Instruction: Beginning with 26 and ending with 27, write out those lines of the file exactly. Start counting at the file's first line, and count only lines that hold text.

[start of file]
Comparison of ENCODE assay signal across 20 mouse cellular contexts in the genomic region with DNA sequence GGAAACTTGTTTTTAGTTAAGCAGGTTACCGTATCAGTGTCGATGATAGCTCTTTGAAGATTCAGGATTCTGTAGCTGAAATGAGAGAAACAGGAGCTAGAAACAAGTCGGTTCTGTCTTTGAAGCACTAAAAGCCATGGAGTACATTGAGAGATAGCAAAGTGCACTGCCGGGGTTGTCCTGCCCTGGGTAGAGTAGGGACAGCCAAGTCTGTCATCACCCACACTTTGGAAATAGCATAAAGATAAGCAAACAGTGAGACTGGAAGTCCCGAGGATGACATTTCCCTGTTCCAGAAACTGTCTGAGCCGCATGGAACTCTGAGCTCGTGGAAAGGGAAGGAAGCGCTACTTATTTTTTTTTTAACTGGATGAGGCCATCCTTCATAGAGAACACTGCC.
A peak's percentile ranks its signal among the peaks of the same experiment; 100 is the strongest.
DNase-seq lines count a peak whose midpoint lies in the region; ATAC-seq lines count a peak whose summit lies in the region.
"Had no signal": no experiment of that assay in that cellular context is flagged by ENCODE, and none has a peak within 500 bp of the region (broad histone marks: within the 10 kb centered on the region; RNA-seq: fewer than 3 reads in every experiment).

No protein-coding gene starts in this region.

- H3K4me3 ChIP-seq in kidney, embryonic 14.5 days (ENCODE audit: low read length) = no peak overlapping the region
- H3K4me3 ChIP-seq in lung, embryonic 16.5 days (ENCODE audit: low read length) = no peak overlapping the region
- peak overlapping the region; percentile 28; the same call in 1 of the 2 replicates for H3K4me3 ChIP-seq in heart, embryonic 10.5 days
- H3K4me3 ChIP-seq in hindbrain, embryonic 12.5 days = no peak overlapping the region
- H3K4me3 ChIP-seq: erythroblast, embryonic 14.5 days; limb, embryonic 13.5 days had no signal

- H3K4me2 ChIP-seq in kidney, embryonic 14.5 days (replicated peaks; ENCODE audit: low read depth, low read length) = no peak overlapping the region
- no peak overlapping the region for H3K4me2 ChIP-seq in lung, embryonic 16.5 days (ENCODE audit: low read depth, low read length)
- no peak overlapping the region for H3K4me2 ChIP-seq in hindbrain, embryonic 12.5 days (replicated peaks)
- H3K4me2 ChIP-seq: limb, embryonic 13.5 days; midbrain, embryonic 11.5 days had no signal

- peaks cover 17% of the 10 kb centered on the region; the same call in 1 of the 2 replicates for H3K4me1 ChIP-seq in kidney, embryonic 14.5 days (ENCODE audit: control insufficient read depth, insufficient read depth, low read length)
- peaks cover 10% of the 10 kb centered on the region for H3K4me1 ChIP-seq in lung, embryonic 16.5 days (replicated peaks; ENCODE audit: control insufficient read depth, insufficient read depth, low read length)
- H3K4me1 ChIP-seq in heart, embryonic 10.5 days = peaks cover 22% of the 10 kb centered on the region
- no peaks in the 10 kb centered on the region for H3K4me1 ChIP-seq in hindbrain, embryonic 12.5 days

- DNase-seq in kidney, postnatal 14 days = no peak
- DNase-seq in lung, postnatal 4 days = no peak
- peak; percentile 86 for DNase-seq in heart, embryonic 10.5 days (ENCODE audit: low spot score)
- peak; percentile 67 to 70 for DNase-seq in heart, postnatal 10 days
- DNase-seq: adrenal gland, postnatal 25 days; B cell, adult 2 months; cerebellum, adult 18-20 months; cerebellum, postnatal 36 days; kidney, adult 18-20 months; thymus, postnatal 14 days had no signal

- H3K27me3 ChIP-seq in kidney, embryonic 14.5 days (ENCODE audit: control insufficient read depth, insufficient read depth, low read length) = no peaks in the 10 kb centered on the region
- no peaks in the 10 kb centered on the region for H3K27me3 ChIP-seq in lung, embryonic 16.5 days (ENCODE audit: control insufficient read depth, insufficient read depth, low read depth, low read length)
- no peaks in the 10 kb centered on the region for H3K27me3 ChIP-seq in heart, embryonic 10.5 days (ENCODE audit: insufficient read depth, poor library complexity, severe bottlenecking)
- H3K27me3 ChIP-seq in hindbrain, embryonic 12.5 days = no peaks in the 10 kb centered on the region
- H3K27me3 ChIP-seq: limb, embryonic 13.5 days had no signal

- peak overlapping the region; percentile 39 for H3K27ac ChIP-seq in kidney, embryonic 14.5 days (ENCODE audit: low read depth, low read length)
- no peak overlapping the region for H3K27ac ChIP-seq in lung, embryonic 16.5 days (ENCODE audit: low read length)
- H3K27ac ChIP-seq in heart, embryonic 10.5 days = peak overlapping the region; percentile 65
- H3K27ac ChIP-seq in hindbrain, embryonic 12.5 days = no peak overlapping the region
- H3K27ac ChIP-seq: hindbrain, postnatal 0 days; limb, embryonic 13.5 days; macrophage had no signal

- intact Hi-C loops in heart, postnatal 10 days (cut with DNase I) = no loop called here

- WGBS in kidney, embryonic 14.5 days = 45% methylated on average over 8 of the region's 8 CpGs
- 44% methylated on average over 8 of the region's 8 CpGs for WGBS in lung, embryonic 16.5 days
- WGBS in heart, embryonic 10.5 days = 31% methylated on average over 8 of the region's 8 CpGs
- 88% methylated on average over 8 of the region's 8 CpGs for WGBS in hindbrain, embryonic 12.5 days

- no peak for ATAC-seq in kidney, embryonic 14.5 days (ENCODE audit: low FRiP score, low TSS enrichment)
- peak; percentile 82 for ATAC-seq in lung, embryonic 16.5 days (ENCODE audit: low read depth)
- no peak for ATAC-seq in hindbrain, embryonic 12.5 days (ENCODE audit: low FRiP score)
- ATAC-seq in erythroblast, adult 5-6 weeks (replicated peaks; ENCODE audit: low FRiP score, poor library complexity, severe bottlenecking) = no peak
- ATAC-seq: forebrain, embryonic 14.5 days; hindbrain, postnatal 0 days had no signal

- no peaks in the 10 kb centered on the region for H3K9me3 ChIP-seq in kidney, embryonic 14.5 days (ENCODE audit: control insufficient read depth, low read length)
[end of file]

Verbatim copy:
- no peaks in the 10 kb centered on the region for H3K27me3 ChIP-seq in heart, embryonic 10.5 days (ENCODE audit: insufficient read depth, poor library complexity, severe bottlenecking)
- H3K27me3 ChIP-seq in hindbrain, embryonic 12.5 days = no peaks in the 10 kb centered on the region